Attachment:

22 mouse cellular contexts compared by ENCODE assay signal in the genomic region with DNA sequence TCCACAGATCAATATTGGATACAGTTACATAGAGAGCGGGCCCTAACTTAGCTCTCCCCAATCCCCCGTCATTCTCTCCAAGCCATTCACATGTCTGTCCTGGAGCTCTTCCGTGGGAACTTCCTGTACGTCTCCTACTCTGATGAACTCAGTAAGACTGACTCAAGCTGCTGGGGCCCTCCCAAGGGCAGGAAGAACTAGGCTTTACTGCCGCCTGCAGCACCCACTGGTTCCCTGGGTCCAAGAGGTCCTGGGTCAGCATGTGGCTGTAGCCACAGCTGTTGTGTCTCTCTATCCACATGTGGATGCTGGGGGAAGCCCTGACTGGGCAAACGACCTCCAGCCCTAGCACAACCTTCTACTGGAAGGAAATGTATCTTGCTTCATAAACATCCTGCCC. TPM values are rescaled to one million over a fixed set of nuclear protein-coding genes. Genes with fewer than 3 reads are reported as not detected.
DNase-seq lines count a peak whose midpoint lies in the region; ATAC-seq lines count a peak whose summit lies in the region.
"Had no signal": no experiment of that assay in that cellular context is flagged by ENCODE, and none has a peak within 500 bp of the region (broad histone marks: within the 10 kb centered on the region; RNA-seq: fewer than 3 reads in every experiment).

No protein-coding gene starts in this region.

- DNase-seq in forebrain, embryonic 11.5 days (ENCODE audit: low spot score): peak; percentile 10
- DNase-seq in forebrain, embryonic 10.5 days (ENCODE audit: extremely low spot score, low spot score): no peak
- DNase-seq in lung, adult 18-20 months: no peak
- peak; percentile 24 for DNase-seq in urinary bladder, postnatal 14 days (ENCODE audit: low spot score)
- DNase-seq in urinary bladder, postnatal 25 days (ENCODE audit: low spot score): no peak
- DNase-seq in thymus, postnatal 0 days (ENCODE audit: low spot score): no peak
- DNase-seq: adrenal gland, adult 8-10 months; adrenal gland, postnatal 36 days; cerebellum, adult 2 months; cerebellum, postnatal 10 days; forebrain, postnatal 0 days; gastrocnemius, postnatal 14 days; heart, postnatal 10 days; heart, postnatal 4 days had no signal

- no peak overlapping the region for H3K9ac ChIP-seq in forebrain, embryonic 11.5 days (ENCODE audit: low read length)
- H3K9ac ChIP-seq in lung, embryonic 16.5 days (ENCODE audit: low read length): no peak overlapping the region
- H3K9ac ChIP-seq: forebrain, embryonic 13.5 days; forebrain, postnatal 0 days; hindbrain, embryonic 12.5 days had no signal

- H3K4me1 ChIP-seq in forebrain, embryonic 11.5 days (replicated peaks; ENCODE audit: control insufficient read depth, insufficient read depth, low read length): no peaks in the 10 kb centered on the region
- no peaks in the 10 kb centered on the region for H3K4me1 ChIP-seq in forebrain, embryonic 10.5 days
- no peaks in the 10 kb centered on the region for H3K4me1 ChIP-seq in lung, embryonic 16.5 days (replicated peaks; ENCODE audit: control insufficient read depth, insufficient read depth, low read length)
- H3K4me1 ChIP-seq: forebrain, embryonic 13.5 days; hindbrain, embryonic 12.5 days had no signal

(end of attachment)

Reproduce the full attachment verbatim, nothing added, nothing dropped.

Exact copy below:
22 mouse cellular contexts compared by ENCODE assay signal in the genomic region with DNA sequence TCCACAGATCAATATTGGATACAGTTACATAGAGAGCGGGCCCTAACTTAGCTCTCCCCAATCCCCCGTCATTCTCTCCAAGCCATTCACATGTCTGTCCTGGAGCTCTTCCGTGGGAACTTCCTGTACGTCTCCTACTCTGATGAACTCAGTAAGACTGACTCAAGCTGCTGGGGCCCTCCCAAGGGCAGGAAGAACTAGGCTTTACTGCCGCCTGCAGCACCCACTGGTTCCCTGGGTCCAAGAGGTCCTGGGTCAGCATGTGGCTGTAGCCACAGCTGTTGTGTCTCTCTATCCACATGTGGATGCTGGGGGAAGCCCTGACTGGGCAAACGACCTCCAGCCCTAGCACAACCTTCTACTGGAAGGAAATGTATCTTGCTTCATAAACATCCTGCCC. TPM values are rescaled to one million over a fixed set of nuclear protein-coding genes. Genes with fewer than 3 reads are reported as not detected.
DNase-seq lines count a peak whose midpoint lies in the region; ATAC-seq lines count a peak whose summit lies in the region.
"Had no signal": no experiment of that assay in that cellular context is flagged by ENCODE, and none has a peak within 500 bp of the region (broad histone marks: within the 10 kb centered on the region; RNA-seq: fewer than 3 reads in every experiment).

No protein-coding gene starts in this region.

- DNase-seq in forebrain, embryonic 11.5 days (ENCODE audit: low spot score): peak; percentile 10
- DNase-seq in forebrain, embryonic 10.5 days (ENCODE audit: extremely low spot score, low spot score): no peak
- DNase-seq in lung, adult 18-20 months: no peak
- peak; percentile 24 for DNase-seq in urinary bladder, postnatal 14 days (ENCODE audit: low spot score)
- DNase-seq in urinary bladder, postnatal 25 days (ENCODE audit: low spot score): no peak
- DNase-seq in thymus, postnatal 0 days (ENCODE audit: low spot score): no peak
- DNase-seq: adrenal gland, adult 8-10 months; adrenal gland, postnatal 36 days; cerebellum, adult 2 months; cerebellum, postnatal 10 days; forebrain, postnatal 0 days; gastrocnemius, postnatal 14 days; heart, postnatal 10 days; heart, postnatal 4 days had no signal

- no peak overlapping the region for H3K9ac ChIP-seq in forebrain, embryonic 11.5 days (ENCODE audit: low read length)
- H3K9ac ChIP-seq in lung, embryonic 16.5 days (ENCODE audit: low read length): no peak overlapping the region
- H3K9ac ChIP-seq: forebrain, embryonic 13.5 days; forebrain, postnatal 0 days; hindbrain, embryonic 12.5 days had no signal

- H3K4me1 ChIP-seq in forebrain, embryonic 11.5 days (replicated peaks; ENCODE audit: control insufficient read depth, insufficient read depth, low read length): no peaks in the 10 kb centered on the region
- no peaks in the 10 kb centered on the region for H3K4me1 ChIP-seq in forebrain, embryonic 10.5 days
- no peaks in the 10 kb centered on the region for H3K4me1 ChIP-seq in lung, embryonic 16.5 days (replicated peaks; ENCODE audit: control insufficient read depth, insufficient read depth, low read length)
- H3K4me1 ChIP-seq: forebrain, embryonic 13.5 days; hindbrain, embryonic 12.5 days had no signal